Each year, cases of domestic violence affect over 10 million men and women. If you face charges of domestic violence, this can have a serious impact on your life and your finances.
If you’re dealing with a domestic violence charge in Texas, there are a few things you should do in order to get the most favorable outcome from your case.
Read on for our complete guide on what to do if you’re charged with domestic violence in the state of Texas.
A domestic violence crime is any crime occurring between individuals who are (past or present) married or have an otherwise intimate relationship, such as dating or living together.
A domestic violence crime primarily involves assault, whether verbal or physical. However, it can also entail disorderly conduct, refusal to leave the premises, violation of a personal order of protection, or theft and/or damage to property.
Domestic violence cases typically come from cases of extended emotional abuse as well as psychological abuse. If you’re charged with domestic violence, it’s highly advisable to seek legal counsel immediately.
A domestic violence case involves individuals that have a romantic or otherwise intimate relationship with one another. This relationship, defined as a “domestic relationship,” has to meet one of the following criteria:
A domestic violence charge is a serious offense. If you face domestic violence charges, you should seek legal assistance before you proceed any further.
If you face domestic violence charges, the police will likely arrest you. You can use a lawyer or bondsman to turn yourself in, which is usually a much easier process. Your criminal defense attorney will obtain “discovery.” This will outline the prosecutor’s case against you and give you a chance to respond.
The discovery will include the following information:
When you are first asked to appear in court, they will likely be asking you how you’re pleading. Seek legal advice before you decide whether to plead “guilty” or “not guilty.” If you need more time, you can request temporary court delay, but this may not last longer than 14 days. In a criminal case, the court should appoint a lawyer if you cannot afford one. Make sure you ask for a lawyer if you need one.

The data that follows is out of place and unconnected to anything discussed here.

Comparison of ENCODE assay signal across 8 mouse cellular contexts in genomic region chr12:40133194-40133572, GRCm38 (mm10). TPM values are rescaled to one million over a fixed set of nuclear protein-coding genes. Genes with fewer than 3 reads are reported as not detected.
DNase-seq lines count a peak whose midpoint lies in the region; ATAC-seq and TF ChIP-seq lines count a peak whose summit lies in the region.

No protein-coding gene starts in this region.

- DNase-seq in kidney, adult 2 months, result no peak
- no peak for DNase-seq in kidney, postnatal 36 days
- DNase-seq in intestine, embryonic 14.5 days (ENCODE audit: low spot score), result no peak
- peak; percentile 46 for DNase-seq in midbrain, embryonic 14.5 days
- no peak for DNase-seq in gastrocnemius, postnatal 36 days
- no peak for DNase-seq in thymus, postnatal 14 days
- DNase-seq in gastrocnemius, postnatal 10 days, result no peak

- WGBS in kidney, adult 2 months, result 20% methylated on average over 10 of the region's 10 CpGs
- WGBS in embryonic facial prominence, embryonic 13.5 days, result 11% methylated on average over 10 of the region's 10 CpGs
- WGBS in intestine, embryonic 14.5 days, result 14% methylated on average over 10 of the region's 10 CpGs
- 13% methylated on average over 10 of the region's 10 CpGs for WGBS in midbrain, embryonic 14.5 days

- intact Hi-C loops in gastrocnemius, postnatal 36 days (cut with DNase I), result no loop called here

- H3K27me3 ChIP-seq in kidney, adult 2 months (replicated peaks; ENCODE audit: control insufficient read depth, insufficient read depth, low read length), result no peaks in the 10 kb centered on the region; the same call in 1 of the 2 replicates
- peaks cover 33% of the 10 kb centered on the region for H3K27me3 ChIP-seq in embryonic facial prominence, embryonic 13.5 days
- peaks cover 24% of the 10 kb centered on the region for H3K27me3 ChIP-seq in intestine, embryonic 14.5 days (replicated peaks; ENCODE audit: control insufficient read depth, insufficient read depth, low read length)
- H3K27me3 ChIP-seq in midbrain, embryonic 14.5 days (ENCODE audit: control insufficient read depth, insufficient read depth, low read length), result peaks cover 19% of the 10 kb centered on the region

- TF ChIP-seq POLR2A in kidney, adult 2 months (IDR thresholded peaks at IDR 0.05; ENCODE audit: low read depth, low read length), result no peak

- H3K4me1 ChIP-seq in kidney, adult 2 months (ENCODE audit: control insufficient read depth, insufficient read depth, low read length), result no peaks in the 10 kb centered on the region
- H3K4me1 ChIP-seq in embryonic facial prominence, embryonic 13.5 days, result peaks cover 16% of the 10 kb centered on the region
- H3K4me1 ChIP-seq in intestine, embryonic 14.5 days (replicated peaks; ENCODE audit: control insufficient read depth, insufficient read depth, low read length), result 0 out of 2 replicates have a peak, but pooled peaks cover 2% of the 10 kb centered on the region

Often, when someone is accused of family violence, there may be a civil protective order case, as well. So, you might be arrested and given a court date, but also “served” with a civil suit. When you are served, the paperwork should include the allegations against you, a sworn statement from the alleged victim, and a court date. Make sure you stay on top of both cases and show up to every court date.
Texas law recognizes domestic violence as the use of force or any otherwise physical contact against those whom you have a domestic relationship with. This results in physical injury, emotional abuse/stress, and damage to personal property.
In order for a prosecutor to prove a case of domestic violence, they must prove that the defendant knowingly or willingly committed such acts that resulted in personal injury, emotional distress, and/or damage to property. If the case involves injuries and bodily harm, the prosecutor must also demonstrate that these resulted from the actions of the person accused.
To get a complete idea of what qualifies as a domestic violence offense in Texas, review Texas Penal Code 22.01 on assault.
Not everyone who faces domestic violence charges in Texas receives a guilty verdict. If you face charges, you may have defenses that justify your actions in the case.
Here are some of the main defenses you can use in a domestic violence case:
Regardless of what happened, be sure to seek legal counsel from your lawyer. They can help you build a defense case for the best possible outcome from your domestic violence case.
If you are found guilty of domestic violence in Texas, you may receive a “Class C” misdemeanor charge, which can result in up to one year in jail.
In more severe domestic violence cases, you can even be charged with a first-degree felony. This carries a wide range of consequences, including anywhere from 5 to 99 years in prison and fines of up to $10,000.
Even if you are not convicted of assault or other domestic violence, an “affirmative finding of family violence” may be entered against you. An affirmative finding of family violence will follow you much like a criminal conviction, barring you from working with children or renting an apartment, among other collateral consequences.
Texas law takes several specific details into account when determining the severity of domestic violence charges. In most cases, if you knowingly or willingly caused the injuries, emotional distress, or property involved, you will be charged with a “Class A” misdemeanor.
In some cases, specific details regarding the victim, past domestic violence charges, and the type of violence that occurred can ease the charges or elevate the consequences.
Here are a few examples of specific details that can seriously affect your domestic violence case in Texas:
There is no one specific outcome that you can expect. Rather than have a defined legal procedure, Texas law focuses on individual aspects of the case that can ease or worsen the penalties for the defendant.
If you face domestic violence charges in Texas, don’t wait to get legal representation for yourself. The right attorney can help you build your case and ensure the best possible outcome.
Contact us today for more information on options for your domestic violence case.